If that's not bad enough then we have the other factor: banks can now stipulate what a house is worth by making a snap, subjective and often unfair value judgment.
I watched one of these valuers at work on the property that I currently rent. He had a measuring tape (on wheels to calculate the perimeter of the house) that he wheeled past the plants (not next to the house) to give him a rough idea of the outer boundary.
Then he walked through the house, taking no more than five minutes to survey the lot. Then he swaggered through to my office demanding that I drop what I'm doing and immediately let him out.
If he was here for five minutes then that was a lot.
I went outside with him and waited next to his run-down white jalopy while he searched for an address in a map book.
After I had spent more time looking at him than he had spent looking at my house, I tapped on his window and said, rather sharply, "Listen, bud, I'm busy so why don't you leave find directions somewhere else rather than just wasting my time."
He drove away mumbling – and I didn't give a fig.
His visit was typical of all those others I have experienced when valuators come to value a house. In the course of my lifetime I have bought and sold more than 20 properties and I have never had a different experience from a bank's valuation man.
So I was hardly surprised to read the comments from Ronald Ennik, an executive director of Leapfrog Property Group who says that banks are damaging the property market by continuing to value properties "too conservatively".
He's quite right. I would take it further than Ennik did: I would say that banks are killing the property market and they seem to be doing so with a smile on their corporate faces and it makes me sick.
Homebuyers' dreams are smashed by a cretin who spends less than ten minutes looking at a property. The same cretin who cannot even read directions in a map book.
And the bank he represents accepts his word as gospel – the final say on what a property is worth. It's bizarre.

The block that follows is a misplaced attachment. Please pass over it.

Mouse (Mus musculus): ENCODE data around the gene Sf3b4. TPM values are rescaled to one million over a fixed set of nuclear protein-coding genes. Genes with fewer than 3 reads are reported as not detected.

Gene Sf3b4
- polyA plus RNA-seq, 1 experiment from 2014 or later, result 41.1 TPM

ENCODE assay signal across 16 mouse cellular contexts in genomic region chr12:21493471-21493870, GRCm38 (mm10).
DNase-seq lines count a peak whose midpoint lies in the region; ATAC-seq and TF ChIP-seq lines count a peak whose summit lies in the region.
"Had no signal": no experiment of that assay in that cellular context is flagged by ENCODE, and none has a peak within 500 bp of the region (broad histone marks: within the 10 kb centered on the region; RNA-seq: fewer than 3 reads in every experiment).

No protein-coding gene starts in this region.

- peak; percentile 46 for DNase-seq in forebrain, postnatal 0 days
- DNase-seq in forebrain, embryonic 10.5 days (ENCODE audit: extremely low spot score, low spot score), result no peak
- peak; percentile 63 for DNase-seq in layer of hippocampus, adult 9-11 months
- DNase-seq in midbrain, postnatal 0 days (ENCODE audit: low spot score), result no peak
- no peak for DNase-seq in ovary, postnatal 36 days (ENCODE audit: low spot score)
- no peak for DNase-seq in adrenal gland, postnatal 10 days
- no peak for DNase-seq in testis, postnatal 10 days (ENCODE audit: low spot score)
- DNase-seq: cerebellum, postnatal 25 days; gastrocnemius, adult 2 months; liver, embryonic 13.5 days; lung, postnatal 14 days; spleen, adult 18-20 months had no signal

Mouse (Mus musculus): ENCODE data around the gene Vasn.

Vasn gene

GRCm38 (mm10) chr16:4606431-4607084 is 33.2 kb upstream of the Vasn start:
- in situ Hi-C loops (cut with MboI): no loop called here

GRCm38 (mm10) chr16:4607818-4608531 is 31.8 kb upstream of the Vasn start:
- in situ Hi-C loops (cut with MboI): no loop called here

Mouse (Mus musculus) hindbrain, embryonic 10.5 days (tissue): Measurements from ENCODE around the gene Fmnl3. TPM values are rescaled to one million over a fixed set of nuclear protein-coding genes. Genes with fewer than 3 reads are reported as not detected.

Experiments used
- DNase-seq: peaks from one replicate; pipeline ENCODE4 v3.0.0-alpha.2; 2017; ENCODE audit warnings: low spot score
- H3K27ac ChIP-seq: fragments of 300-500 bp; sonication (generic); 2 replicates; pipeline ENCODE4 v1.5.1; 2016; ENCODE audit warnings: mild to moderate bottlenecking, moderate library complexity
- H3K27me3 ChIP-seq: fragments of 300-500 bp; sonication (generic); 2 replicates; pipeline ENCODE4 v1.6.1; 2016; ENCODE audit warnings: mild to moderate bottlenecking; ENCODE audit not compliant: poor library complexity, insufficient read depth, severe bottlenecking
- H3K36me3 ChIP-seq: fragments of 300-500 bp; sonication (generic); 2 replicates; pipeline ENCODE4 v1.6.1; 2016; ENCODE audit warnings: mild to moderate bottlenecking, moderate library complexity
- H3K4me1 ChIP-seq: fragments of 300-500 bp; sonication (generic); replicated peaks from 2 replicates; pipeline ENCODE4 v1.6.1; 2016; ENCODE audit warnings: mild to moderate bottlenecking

Surely there must be a less subjective way of determining property values?
Professional land valuers (like my cousin) will tell you that there is a lot more that goes into compiling an accurate and realistic property value than just wandering around with a tape measure and a pair of reasonable eyes.
And it is these professionals that should be doing the valuations for banks and it is their figures that should be the basis for any bond regardless of which bank it is that's granting the money.
Property values must surely be based on measurable criteria and not on value judgments. Value judgments are not a valuation, they're a guess. And I wish that Standard, Absa, Nedbank and FNB would remember that.
And then stick to lending money based on the risk profile of the individual and not on whether they approve of the purchase he or she is making.
I also wish that Capitec and African Bank (and others) would step into the market and shake it up completely by adopting a more fair and reasonable approach.
Because as things go mortgage-lending banks are just a very motley bunch.
The demand for property in SA belies reports of a "soft" market from First National Bank (FNB) and Absa (ASA), according to Jawitz Properties.
Absa reported that house prices encountered relatively sharper declines on a year-on-year basis in April, while FNB said the April increase in house prices may not be sustainable in the short term.
Jawitz Properties CEO Herschel Jawitz said: "Demand is measured by show-day attendance, enquiries, buyer appointments and website activity, all of which are still showing better numbers than property price performance would suggest. It's not as if the phone is not ringing."
He added that the underlying activity in the market continued to be resilient, but converting this underlying activity and interest into offers and successful deals was the real challenge.
"When buyers do decide to put in offers, they usually reflect their perception of a buyer's market, and often much work still needs to be done to close the gap between buyer and seller," he said.
Jawitz listed bank lending as another challenge. Statistics such as debt-to-income ratios posed a problem in terms of the recovery of the market. The current measure was at 78%, down from about 84%, and economists were using this as a key measure for bank lending.
"Consumers are indebted, but with consumer spending in the doldrums and interest rates at historic lows, the likelihood of this measure coming down much further is slim."
He said it was likely that the debt-to-income ratio might rise when interest rates started to go up later this year, or in 2012. If banks tightened their lending further, a real recovery in property prices might occur only in 2013. - Moyagabo Maake, I-Net Bridge
23 May 2011
The offices of Constantia Sectional Title Management (CSTM) in Roodepoort, Johannesburg were again raided on Friday by the Estate Agency Affairs Board’s (EAAB) inspectors assisted by the police. Gareth Shepperson